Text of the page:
The whole system is designed so that everyone, including people who’ve never ridden before, can get a licence.

I think the course is pretty good and you’ll find out in no time if riding is for you or not.

Does anyone know if there’s a similar kind of “try before you buy” before you shell out quite a lot of money to upgrade your drivers licence to MR standard? Would be good to see if it is the right way to go or not. I have been putting this off for some time, because I don’t want to shell out anywhere between 1500 and 2500 to train and upgrade then find I don’t like driving a bigger vehicle.

Felix the Cat 4:37 pm 14 Apr 13

Told you all traffic is the enemy – http://the-riotact.com/rider-down-on-the-cotter-road/100561

poetix 4:35 pm 11 Apr 13

Dilandach said :

Felix the Cat said :

Treat all traffic like the enemy. They are all out to kill you. At intersections they haven’t seen you and will pull out in front (and side and back) of you.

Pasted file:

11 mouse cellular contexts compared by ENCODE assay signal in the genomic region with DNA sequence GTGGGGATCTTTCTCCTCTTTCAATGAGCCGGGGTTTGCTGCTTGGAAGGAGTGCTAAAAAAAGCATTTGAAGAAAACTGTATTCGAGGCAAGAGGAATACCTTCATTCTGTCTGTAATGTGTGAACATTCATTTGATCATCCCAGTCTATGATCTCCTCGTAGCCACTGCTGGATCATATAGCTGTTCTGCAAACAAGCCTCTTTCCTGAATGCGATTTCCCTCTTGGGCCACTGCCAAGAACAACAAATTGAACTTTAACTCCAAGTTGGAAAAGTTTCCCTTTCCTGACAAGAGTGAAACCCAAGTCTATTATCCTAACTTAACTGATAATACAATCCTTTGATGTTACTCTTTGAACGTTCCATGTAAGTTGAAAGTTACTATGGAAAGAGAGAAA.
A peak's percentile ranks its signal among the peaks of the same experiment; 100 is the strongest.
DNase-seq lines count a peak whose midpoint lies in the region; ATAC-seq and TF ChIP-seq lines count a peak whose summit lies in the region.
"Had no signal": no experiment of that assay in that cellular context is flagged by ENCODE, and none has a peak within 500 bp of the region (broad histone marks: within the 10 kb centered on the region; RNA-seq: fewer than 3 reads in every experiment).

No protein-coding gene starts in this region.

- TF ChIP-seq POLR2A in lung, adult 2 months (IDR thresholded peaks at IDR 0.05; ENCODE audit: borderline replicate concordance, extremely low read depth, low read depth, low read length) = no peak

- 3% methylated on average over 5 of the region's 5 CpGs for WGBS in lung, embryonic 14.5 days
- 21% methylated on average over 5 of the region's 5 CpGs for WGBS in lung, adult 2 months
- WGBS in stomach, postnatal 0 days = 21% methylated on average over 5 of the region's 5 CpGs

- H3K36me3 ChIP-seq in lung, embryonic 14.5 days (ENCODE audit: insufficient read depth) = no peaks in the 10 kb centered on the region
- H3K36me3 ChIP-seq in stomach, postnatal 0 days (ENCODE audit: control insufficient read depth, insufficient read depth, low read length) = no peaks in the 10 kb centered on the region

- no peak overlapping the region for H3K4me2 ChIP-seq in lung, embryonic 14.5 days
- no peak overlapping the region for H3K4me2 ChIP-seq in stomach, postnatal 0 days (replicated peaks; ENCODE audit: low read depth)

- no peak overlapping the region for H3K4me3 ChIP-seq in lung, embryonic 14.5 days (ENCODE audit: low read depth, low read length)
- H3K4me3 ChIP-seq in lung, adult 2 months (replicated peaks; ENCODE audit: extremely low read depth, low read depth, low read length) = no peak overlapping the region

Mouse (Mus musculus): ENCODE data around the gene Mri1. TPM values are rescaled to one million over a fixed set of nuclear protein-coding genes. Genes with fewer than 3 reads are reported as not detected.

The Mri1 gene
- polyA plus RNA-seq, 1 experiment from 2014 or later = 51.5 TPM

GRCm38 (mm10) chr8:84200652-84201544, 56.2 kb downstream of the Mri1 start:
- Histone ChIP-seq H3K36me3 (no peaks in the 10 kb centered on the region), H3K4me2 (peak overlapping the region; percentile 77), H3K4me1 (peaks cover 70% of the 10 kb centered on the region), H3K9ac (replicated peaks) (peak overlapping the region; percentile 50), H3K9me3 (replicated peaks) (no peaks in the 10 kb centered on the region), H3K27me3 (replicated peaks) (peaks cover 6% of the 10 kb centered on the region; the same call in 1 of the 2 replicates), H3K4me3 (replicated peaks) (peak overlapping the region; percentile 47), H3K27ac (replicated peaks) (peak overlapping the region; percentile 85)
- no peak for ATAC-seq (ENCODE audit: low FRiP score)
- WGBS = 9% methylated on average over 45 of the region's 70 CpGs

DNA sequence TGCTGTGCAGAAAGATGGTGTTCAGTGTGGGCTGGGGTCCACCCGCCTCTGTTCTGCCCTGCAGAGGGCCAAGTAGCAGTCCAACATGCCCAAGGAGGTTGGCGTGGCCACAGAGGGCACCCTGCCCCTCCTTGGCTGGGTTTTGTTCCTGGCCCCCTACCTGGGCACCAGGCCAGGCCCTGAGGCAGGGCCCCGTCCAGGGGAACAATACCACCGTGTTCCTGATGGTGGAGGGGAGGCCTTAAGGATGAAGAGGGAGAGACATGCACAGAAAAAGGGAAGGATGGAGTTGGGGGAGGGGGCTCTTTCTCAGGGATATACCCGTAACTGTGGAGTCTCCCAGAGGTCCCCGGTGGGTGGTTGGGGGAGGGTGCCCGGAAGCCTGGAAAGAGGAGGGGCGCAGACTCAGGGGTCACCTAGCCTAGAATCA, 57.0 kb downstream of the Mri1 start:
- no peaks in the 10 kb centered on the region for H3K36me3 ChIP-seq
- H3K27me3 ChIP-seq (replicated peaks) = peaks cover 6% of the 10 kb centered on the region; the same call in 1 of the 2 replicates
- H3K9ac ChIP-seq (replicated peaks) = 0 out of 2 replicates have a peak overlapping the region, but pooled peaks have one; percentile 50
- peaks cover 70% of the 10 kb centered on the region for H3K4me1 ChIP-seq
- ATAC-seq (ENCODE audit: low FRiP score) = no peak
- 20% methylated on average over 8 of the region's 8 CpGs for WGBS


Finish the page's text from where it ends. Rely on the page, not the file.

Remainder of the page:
Pedestrians will walk out in front of you while they mindlessly stare blankly at their smartphone screens instead of watching where they are walking or what colour the traffic lights are.

If riding behind trucks and buses ride to one side and not in the middle where they can see you in their mirrors. Good practice to ride to one side anyway as the middle is generally where oil gets dropped.

In winter watch out for black ice on the roads.A place where you get this is on Parkes Way around the side of Black Mtn just on the Civic side of the Glenoch Interchange.

Don’t get your abilities mixed up with your ambitions. If you want to ride like Casey Stoner than go on a racetrack. Public roads – even ones out the back of the Cotter or other semi-rural areas – aren’t the place for it. Stuff can happen (and does) like rocks/gravel/other debris on the road and wildlife (also sheep and cattle) can jump/wander out on the road suddenly. Watch out for Kangaroos. Especially at dawn or dusk.They are the worlds most stupidest animal and have less road sense or sense of self-preservation than a 6 month old baby and WILL do the most unpredictable things at the worst possible moment.

Wear your protective clothing ALWAYS. Even on 45 degree days. Even when popping down the shop just to buy a carton of milk. Better to be a bit hot than have no skin left – or worse.